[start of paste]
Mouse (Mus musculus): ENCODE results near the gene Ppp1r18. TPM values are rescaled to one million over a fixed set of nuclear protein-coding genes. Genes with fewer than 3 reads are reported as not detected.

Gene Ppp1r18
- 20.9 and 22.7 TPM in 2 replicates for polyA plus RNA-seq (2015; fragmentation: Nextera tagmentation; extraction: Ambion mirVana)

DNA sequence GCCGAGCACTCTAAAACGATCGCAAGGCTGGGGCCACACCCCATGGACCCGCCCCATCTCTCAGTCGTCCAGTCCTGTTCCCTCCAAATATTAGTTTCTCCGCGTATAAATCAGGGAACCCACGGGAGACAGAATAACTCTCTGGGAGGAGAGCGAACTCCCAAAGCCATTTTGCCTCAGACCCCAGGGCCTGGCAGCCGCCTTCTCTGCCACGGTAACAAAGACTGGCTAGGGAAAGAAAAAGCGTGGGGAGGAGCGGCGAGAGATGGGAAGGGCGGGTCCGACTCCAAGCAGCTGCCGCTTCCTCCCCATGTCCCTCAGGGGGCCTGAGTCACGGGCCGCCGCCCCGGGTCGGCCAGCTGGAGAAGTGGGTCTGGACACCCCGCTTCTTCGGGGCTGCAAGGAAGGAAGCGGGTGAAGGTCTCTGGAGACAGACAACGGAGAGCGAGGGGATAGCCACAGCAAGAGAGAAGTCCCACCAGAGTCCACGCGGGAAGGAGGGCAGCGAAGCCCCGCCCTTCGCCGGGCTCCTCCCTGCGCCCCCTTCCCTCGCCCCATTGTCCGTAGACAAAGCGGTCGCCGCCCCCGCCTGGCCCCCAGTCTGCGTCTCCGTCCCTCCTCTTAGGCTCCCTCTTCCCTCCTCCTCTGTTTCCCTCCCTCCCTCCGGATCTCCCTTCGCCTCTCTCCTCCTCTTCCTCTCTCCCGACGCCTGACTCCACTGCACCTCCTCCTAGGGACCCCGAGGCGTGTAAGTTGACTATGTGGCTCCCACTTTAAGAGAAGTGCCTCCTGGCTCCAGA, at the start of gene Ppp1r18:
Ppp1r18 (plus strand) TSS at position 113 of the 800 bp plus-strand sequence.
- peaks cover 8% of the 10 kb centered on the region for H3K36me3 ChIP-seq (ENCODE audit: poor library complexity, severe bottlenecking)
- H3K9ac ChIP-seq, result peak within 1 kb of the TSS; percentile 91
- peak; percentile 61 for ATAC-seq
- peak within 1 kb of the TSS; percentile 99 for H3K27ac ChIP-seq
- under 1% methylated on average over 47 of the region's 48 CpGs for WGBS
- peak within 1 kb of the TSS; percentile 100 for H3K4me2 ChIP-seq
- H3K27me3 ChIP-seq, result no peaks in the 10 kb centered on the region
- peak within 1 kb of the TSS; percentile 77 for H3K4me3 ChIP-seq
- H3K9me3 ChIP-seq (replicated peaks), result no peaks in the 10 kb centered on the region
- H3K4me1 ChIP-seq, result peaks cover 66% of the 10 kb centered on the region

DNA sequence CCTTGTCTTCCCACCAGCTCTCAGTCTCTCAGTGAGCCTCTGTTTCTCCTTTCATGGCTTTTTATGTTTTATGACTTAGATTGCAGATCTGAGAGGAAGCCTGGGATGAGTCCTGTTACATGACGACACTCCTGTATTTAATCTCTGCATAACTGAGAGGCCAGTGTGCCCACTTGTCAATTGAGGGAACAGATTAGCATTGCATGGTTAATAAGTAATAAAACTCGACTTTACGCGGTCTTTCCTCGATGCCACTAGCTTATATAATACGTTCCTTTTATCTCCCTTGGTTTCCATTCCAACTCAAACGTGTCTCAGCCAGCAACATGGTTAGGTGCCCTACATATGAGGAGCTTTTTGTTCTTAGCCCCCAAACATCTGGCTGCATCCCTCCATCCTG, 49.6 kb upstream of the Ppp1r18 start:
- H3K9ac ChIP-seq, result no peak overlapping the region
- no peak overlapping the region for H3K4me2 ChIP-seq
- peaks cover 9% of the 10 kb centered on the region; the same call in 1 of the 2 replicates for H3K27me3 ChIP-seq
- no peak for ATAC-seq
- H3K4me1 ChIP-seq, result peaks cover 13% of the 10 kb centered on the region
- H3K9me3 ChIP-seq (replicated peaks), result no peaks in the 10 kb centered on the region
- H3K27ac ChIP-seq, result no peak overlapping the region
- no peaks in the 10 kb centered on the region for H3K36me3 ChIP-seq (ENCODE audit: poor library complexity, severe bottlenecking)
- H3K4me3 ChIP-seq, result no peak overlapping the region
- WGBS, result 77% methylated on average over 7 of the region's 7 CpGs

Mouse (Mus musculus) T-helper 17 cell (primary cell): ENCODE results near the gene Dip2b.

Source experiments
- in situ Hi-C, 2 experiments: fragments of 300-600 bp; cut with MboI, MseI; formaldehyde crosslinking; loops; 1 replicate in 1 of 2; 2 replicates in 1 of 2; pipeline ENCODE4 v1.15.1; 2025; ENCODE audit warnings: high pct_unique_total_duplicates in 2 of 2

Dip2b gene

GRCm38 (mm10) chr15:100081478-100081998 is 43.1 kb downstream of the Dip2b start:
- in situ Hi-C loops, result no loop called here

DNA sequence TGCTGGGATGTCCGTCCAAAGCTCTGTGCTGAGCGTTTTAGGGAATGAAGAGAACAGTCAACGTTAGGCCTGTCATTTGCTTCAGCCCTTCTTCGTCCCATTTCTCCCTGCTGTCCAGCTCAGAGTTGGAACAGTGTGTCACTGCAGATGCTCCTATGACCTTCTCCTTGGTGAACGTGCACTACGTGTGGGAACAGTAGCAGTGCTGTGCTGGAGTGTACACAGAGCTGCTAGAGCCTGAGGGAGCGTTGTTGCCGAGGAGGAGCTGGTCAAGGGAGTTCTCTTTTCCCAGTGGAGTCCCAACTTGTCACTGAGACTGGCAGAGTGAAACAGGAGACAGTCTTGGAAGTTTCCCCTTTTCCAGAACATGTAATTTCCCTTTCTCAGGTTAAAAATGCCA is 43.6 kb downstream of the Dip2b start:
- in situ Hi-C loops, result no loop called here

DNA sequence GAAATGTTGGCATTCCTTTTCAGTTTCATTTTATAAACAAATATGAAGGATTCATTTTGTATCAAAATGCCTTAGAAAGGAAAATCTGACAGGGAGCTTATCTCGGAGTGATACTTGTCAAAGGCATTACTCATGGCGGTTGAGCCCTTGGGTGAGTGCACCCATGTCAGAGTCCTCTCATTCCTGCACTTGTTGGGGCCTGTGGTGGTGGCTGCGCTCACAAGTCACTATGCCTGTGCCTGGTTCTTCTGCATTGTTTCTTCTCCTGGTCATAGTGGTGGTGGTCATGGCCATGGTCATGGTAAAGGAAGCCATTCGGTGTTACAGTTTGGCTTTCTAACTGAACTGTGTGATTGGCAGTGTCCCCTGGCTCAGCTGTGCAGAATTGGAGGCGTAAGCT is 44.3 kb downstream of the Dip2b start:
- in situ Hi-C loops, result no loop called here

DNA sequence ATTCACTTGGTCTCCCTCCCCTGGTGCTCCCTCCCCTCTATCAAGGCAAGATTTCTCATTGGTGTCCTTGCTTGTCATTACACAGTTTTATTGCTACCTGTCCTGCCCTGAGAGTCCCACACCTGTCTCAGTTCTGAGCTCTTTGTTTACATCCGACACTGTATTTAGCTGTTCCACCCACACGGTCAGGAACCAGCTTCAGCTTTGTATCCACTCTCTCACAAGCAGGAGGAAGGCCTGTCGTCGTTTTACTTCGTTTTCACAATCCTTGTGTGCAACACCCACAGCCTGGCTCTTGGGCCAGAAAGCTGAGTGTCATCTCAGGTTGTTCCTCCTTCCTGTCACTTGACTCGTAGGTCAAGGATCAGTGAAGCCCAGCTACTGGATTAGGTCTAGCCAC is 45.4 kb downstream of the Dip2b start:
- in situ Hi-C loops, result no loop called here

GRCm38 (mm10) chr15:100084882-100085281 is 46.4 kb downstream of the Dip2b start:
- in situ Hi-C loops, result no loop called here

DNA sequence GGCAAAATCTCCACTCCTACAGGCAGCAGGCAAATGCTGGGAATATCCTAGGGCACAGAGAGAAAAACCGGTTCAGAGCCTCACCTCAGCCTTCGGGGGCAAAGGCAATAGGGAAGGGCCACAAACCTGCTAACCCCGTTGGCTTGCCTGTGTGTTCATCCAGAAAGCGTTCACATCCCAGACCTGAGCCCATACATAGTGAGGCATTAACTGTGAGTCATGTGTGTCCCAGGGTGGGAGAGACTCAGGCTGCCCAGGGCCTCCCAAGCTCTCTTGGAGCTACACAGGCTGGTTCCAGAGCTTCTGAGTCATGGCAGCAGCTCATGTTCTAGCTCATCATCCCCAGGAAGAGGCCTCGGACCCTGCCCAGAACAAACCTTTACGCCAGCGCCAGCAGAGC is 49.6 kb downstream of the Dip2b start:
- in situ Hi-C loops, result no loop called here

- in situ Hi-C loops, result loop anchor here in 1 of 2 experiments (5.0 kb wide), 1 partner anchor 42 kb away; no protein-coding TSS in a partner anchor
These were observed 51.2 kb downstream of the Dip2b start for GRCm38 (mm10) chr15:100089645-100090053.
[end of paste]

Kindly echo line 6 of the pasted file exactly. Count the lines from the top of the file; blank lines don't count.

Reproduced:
- peaks cover 8% of the 10 kb centered on the region for H3K36me3 ChIP-seq (ENCODE audit: poor library complexity, severe bottlenecking)